Open COVID Pledge: Removing Obstacles to Sharing IP in the Fight Against COVID-19
Creative Commons has joined forces with other legal experts and leading scientists to offer a simple way for universities, companies, and other holders of intellectual property rights to support the development of medicines, test kits, vaccines, and other scientific discoveries related to COVID-19 for the duration of the pandemic. The Open COVID Pledge grants the public free, temporary access to IP rights in support of solving the COVID-19 crisis, removing unnecessary obstacles to dissemination of the knowledge and inventions that could save lives and limit suffering.
Read more here: https://creativecommons.org/2020/04/07/open-covid-pledge-removing-obstacles-to-sharing-ip-in-the-fight-against-covid-19/?fbclid=IwAR3IS8ND0nMW30Q88xcrIE_laOWNY7ofG_FJOFF5qDdfIBwEbBHg-_QCUkQ
John Hopkins: La red de comunicación COVID-19 [spanish]
La red de comunicación COVID-19 es un sitio confiable para el cambio social y de comportamiento (SBC) profesionales, y otros respondedores necesitados, para acceder y compartir materiales de comunicación de alta calidad, herramientas y recursos de socios globales para abordar la pandemia de COVID-19 / Coronavirus.
Access here: https://covid19communicationnetwork.org/?lang=es
WHO, IFRCA, WHO and UNICEF: Guide to Preventing and Addressing Social Stigma [eng]
Social stigma in the context of health is the negative association between a person or group of people who share certain characteristics and a specific disease. In an outbreak, this may mean people are labeled, stereotyped, discriminated against, treated separately, and/or experience loss of status because of a perceived link with a disease. The current COVID-19 outbreak has provoked social stigma and discriminatory behaviours against people of certain ethnic backgrounds as well as anyone perceived to have been in contact with the virus.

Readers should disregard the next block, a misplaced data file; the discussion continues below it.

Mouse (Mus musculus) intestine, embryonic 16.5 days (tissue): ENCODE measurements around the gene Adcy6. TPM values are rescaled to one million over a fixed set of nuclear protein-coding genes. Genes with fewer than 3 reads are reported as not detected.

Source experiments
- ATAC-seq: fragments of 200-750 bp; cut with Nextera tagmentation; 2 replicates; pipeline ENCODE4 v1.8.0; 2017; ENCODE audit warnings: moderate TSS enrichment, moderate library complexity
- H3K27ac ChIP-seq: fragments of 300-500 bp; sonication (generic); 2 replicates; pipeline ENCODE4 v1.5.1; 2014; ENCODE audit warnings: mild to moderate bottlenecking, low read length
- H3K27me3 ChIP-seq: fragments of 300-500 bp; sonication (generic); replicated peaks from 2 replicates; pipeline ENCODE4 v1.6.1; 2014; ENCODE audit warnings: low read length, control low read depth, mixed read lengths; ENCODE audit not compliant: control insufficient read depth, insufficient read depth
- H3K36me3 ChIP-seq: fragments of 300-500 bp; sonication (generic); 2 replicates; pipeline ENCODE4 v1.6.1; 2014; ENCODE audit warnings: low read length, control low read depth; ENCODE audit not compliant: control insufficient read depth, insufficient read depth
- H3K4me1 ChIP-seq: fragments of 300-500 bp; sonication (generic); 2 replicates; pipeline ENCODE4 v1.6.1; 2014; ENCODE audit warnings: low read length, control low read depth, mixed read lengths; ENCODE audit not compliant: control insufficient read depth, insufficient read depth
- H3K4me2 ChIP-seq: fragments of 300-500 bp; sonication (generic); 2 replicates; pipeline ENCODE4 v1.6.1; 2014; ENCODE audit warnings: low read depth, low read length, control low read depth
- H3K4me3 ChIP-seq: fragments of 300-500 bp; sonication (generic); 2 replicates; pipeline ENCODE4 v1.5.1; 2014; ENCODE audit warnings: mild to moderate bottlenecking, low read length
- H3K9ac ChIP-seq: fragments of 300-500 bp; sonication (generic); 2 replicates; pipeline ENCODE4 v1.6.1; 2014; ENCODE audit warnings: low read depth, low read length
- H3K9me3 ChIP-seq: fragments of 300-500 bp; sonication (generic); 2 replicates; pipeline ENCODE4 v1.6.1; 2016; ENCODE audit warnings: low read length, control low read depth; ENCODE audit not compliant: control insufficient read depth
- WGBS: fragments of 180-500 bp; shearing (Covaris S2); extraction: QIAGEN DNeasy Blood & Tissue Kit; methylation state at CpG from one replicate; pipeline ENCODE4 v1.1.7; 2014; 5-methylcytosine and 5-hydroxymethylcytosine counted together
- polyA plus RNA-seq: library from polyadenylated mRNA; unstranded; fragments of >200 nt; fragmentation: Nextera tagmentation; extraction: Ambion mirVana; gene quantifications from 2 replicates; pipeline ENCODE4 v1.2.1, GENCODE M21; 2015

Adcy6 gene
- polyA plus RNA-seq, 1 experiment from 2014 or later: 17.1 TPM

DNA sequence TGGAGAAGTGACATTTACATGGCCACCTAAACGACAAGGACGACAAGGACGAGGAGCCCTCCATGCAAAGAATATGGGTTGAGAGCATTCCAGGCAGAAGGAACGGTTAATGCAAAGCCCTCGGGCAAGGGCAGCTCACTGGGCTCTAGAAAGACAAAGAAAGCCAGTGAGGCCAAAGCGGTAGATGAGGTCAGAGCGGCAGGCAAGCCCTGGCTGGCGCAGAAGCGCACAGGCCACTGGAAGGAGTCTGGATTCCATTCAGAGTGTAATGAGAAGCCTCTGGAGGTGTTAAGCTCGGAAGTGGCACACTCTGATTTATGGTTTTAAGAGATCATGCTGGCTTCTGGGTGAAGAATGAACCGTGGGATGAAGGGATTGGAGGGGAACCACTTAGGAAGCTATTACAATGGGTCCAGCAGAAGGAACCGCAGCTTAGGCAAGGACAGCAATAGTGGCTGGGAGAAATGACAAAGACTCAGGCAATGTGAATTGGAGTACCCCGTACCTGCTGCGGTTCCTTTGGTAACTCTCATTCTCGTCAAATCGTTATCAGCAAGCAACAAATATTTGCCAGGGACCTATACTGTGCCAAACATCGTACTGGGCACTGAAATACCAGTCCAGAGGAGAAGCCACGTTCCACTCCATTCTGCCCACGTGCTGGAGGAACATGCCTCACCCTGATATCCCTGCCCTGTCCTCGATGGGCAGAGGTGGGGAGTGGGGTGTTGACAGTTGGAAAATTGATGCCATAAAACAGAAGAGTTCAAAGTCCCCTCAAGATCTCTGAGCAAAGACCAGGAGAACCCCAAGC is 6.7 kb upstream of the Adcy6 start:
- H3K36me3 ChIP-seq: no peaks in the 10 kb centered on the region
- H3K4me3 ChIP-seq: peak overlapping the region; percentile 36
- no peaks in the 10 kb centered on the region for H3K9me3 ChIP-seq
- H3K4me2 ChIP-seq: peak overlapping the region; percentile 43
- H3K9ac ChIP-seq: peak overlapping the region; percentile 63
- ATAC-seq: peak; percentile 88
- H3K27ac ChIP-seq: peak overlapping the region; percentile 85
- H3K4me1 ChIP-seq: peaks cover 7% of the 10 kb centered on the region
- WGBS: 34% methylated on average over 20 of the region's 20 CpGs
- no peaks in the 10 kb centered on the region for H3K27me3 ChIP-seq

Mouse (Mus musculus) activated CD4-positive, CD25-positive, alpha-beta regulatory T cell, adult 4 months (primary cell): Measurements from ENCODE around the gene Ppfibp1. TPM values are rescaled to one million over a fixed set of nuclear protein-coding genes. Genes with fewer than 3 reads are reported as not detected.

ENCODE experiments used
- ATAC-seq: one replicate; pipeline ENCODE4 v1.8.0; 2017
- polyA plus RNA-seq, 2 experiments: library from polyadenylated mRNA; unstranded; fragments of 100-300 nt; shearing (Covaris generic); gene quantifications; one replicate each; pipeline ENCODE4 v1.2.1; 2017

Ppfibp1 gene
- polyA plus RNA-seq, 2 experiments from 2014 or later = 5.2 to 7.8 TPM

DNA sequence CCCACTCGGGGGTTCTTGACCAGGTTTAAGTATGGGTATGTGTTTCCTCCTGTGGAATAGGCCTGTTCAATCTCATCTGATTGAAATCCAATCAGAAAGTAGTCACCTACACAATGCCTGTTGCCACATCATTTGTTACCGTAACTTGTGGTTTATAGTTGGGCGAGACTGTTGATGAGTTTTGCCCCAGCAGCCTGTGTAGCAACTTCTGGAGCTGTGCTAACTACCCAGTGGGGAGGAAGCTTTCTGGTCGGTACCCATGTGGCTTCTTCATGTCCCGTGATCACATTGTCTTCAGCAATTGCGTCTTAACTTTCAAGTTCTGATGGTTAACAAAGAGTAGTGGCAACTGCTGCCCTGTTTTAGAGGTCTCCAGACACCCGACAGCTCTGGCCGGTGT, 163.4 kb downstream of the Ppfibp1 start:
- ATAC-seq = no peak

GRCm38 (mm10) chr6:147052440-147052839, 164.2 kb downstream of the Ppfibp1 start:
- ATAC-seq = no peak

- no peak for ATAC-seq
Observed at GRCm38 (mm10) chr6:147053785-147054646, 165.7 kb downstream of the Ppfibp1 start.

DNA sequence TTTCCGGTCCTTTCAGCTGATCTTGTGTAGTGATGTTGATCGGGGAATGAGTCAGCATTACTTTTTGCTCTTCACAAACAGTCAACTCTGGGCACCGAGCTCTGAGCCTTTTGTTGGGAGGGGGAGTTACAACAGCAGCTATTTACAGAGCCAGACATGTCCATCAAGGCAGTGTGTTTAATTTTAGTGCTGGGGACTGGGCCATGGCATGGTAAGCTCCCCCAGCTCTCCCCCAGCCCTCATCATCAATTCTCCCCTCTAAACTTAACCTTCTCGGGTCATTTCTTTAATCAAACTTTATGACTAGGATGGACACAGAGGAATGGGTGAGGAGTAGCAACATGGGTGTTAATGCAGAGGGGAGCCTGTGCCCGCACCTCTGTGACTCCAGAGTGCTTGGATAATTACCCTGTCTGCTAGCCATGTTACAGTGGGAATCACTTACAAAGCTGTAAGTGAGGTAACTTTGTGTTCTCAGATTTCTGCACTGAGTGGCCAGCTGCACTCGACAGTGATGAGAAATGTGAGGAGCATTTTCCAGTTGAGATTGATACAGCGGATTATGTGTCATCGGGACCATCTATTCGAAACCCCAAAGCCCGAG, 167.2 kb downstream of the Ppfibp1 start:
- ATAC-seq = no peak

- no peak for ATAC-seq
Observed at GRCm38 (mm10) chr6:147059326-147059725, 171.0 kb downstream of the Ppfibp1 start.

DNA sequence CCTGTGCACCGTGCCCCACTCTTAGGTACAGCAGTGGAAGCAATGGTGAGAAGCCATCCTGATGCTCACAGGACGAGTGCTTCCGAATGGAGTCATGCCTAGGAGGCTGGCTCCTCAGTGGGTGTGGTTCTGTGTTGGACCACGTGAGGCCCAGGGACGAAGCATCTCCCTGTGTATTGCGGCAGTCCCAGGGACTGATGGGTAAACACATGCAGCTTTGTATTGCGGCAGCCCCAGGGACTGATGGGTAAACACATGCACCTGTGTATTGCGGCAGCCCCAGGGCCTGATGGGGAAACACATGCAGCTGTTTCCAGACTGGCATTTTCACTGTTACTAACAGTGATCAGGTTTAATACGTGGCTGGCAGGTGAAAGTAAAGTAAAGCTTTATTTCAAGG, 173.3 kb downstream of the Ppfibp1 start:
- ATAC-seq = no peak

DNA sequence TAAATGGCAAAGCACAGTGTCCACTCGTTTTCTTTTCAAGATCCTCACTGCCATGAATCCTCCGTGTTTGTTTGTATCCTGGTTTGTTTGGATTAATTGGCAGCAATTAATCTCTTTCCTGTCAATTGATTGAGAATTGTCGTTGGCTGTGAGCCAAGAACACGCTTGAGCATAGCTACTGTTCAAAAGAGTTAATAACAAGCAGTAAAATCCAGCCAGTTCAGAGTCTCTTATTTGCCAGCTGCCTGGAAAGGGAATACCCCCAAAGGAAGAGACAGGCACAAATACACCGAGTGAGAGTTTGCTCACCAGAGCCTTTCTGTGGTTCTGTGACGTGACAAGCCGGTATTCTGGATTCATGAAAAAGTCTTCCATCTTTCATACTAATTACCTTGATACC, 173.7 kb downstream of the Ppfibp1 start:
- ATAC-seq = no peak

This checklist put together by the WHO, IFRCm UNICEF and WHO contains recommendations from the John Hopkins Center and gives in 5 pages a handy overview over the issue.
(Re)producing cultural narratives on women in public affairs programmes in Uganda
The article by Emily Comfort Maractho looks at how women’s visibility and voice remain limited in public affairs programming in Uganda. The article examines how mass media reproduce cultural narratives that affect women in Uganda. It is part of a larger study on representation, interaction and engagement of women and broadcast media in Uganda. Ugandan women have made tremendous strides in public life, and hold strategic positions in politics and policy-making. This increased participation in public life is attributed to Uganda’s focused pro-women constitution and affirmative action policy. In spite of this progress, women’s visibility and voice remain limited in public affairs programming in Uganda.
Click here to read more.
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